The 1973 World Trade Center twin towers by Minora Yamasaki were not great buildings but in various light conditions or in the dark of the night they would take on a mute sculptural quality that New Yorkers now remember with fondness or nostalgic reverence. Now something quiet similar may be happening with the replacement to the tower—One World Trade Center. In certain light and atmospheric conditions the top floors of the building seem to glow like a bright incandescent light build.
A couple weeks ago, we took a look at the trippy designs of the newly unveiled observation deck for Lower Manhattan’s One World Trade tower, rapidly adding to its antenna that will take the building to 1,776 feet. But while those renderings were long on the multimedia-rich halls that will presumably be filled with long lines waiting to get to the top, the big unveil was a bit short on the actual view. The Port Authority of New York and New Jersey has corrected that, however, posting a new photo taken from the very top of the tower, and we’re not disappointed. Note that Cass Gilbert’s 1913 Woolworth Building, appearing as just another tower in the center of the photo, was once the world’s tallest until 1930. See you in line for the view in person!
Look out, there’s been a major announcement at the World Trade Center. No, really. Look out and see all of New York City at your feet, from the 100th through 102nd floors of One World Trade. While the lines are sure to be long, plenty of multimedia on the way to banks of high-speed elevators should provide some entertainment and history lessons. Beginning in 2015, visitors will move through trippy video hallways, into a cave-like foundation room. After a quick 60-second elevator ride up 100 floors showcasing the vertical growth of New York, doors will open onto the One World Observatory and its mesmerizing 360-degree views from floor-to-ceiling windows. It’s certainly not an experience for those with vertigo. The facility will be operated by Legends Hospitality and is expected to generate $875 million in revenue over 15 years. Admission prices to get to the observation deck have not been released.
For the eleventh anniversary of September 11, The Architect’s Newspaper has been reviewing progress at the World Trade Center site. Last Thursday, AN visited SOM’s One World Trade to survey the view from the 103rd floor and check in on construction of the tower’s spire. Friday, a trip to the top of Fumihiko Maki’s Four World Trade on Friday showed the less-publicized view of the site. From both vantage points, the hum of activity—both from construction crews and visitors to the memorial plaza—was readily apparent.
Of particular interest were substantial developments at the Vehicle Security Center, where a new entryway on Liberty Street will send security measures beneath a new St. Nicholas Greek Orthodox Church. It was heartening to read in today’s New York Times that the conflict between Governor Cuomo and Mayor Bloomberg over the Memorial Museum, reported here last year, was resolved in time for ceremonies this morning.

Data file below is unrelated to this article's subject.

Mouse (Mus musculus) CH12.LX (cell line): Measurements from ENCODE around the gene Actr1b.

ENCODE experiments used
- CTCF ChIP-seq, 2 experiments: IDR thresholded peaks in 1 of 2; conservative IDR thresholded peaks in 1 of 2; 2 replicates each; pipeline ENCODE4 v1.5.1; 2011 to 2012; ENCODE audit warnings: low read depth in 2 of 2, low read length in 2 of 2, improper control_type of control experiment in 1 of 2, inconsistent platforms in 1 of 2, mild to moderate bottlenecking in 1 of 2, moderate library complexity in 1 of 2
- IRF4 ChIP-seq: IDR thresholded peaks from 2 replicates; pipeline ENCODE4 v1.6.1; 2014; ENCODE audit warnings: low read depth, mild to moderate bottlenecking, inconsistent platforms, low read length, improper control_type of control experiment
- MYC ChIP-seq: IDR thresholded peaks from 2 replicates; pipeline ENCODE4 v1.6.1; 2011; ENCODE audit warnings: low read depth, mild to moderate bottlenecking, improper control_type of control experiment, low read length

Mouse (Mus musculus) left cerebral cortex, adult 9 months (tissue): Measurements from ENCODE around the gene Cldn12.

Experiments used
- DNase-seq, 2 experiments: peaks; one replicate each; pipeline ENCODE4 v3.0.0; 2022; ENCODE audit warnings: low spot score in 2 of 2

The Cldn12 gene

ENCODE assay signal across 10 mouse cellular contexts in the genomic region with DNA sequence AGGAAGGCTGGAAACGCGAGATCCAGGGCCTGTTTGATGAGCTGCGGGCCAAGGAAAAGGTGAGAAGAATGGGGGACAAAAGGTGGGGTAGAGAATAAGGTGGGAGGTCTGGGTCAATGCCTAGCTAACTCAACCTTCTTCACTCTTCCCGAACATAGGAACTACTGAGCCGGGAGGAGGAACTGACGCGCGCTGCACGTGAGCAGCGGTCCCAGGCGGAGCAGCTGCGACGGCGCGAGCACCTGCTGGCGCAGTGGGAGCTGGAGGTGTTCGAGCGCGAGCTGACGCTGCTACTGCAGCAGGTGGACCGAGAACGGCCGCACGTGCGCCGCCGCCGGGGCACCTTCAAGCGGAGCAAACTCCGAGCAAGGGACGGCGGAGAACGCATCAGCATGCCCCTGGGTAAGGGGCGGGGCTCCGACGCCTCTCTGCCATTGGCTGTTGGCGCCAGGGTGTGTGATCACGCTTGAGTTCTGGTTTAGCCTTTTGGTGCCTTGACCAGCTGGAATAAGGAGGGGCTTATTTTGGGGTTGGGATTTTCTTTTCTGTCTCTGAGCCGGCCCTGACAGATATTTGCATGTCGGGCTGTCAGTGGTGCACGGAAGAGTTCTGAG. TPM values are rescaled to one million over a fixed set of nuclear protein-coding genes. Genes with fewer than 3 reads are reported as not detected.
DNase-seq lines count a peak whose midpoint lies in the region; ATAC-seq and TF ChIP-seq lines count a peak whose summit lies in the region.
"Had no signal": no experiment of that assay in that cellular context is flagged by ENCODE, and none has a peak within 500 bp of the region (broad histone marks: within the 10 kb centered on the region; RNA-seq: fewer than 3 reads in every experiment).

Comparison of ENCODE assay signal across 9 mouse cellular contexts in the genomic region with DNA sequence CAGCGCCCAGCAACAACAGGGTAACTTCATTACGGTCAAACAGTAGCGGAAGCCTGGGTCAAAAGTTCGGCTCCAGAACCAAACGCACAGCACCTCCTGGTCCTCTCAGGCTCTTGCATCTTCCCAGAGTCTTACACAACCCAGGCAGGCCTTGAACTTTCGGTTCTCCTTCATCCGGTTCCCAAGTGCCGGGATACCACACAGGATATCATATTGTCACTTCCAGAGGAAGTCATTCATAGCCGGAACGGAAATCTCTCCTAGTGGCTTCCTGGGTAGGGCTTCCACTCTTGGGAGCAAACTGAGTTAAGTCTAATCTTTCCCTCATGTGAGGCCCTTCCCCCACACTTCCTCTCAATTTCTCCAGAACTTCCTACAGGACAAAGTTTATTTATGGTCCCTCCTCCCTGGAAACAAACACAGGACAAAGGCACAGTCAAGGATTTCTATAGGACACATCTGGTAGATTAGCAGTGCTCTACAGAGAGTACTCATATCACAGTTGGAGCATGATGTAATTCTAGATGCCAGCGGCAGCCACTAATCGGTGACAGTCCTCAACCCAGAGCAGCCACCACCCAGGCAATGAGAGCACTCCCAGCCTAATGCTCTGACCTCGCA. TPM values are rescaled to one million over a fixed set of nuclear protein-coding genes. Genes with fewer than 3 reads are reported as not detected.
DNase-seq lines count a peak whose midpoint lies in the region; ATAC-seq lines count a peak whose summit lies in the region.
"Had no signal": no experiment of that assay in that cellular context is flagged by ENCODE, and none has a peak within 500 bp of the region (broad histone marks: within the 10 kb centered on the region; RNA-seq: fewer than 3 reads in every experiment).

For all the talk of delays, an extraordinary amount work has been accomplished. As a tribute, AN has compiled a video montage showing continued progress at the site on this historic day.
One World Trade continues to rise with the spire yet to come. Today, the Port Authority gave AN access to the 103rd floor. In a mad dash we took a few hundred photos, which we quickly whittled down to these 34. What’s missing are the sounds: workers shouting, metal clanging, and Queen’s “We Will Rock You” playing from a radio on the ride up. Tomorrow, we’re stopping by to visit One World’s little brother, Four World Trade.
Literally in the shadow of One World Trade is a memorial for September 11 that has been overrun by tourists since the days after the disaster. Its quiet dignity has been maintained, outlasting the dozens of hawkers who sold Twin Tower replicas just a few feet away. The memorial bears but one name, “Mary Wife of James Miles,” who died on September 11, 1796.
Today’s New York Observer weighed in on the New York Post‘s claim that tourists are turning the September 11 Memorial into a glorified playground. “When the construction barriers finally come down, the lines will be gone, people will come and go as they please. They will pray and they will play, and that is how it should be,” wrote the Observer’s Matt Chaban. As the debate continues as to what constitutes appropriate behavior at the memorial, one need only walk one block east to take in two century’s worth of history on how New Yorkers memorialize.
One World Trade has had a good week. Condé Nast officially signed on the dotted line yesterday. Several of the interested parties from the Port Authority to Cushman Wakefield took out two full page ads in The New York Times congratulating themselves on a job well done. But back at the site, something slightly less tangible occurred. It’s purely subjective of course, but over the last week it seems that One World Trade finally reached the “wow” factor. There’s no getting around it anymore, the building is huge. Of course, throughout the site there’s plenty more to see…